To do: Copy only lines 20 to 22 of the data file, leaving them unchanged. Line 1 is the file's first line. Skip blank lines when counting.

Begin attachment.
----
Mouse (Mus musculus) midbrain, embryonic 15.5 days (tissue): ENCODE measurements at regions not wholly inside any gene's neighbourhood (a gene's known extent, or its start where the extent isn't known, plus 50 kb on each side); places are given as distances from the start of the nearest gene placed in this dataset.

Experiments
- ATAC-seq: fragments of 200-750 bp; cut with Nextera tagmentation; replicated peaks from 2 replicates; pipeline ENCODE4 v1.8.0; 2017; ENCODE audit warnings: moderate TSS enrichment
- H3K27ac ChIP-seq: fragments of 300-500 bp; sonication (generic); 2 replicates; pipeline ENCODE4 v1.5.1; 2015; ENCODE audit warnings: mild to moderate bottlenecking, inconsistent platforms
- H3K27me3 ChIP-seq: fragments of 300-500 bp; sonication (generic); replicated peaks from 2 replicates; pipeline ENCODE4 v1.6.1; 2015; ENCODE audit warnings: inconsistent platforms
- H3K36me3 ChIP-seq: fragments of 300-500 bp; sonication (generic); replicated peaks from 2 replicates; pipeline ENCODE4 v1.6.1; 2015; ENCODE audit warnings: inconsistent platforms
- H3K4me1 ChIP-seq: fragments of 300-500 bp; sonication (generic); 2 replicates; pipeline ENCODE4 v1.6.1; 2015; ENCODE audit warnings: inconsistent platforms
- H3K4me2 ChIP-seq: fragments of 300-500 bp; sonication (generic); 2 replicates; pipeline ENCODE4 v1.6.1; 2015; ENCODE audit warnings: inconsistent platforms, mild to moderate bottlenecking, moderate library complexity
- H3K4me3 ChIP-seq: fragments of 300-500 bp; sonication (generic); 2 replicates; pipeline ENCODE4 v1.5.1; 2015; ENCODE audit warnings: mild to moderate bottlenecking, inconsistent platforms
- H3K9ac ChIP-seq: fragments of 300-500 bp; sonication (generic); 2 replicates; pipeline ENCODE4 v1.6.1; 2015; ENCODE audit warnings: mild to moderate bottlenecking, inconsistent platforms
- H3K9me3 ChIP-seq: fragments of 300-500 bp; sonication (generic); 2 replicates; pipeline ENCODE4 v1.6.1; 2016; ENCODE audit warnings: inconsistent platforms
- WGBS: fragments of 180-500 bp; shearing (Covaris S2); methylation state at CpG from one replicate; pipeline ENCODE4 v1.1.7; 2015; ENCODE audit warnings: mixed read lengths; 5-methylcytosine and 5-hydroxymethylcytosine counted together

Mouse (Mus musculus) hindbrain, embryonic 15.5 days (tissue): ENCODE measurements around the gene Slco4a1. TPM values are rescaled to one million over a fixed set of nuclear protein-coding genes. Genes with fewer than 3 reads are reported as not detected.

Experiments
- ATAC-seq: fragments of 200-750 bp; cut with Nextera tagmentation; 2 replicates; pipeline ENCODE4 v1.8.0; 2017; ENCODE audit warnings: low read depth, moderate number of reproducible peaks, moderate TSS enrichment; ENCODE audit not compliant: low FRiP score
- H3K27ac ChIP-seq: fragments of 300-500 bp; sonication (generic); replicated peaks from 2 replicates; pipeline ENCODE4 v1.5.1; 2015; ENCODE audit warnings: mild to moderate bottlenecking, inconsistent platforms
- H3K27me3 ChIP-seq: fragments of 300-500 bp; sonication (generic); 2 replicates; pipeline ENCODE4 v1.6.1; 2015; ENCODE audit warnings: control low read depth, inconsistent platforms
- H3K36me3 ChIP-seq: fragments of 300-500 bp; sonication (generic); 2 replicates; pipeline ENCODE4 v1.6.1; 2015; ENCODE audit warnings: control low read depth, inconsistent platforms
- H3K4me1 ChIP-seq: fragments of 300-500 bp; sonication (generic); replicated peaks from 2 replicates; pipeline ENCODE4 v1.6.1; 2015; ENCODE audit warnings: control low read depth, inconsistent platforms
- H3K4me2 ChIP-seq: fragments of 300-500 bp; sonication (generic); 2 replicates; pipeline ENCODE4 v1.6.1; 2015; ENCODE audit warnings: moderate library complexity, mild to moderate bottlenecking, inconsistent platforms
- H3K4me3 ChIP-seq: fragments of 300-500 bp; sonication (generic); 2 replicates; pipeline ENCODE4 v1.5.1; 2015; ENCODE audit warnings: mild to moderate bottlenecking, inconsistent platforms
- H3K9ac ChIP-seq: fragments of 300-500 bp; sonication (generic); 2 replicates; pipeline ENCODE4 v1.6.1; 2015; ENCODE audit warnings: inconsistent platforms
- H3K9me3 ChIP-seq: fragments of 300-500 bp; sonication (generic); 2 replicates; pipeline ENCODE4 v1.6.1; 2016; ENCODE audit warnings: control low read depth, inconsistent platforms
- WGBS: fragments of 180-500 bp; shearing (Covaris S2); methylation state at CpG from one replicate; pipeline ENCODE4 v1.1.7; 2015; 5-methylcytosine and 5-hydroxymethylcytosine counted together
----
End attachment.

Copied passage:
- H3K4me2 ChIP-seq: fragments of 300-500 bp; sonication (generic); 2 replicates; pipeline ENCODE4 v1.6.1; 2015; ENCODE audit warnings: moderate library complexity, mild to moderate bottlenecking, inconsistent platforms
- H3K4me3 ChIP-seq: fragments of 300-500 bp; sonication (generic); 2 replicates; pipeline ENCODE4 v1.5.1; 2015; ENCODE audit warnings: mild to moderate bottlenecking, inconsistent platforms
- H3K9ac ChIP-seq: fragments of 300-500 bp; sonication (generic); 2 replicates; pipeline ENCODE4 v1.6.1; 2015; ENCODE audit warnings: inconsistent platforms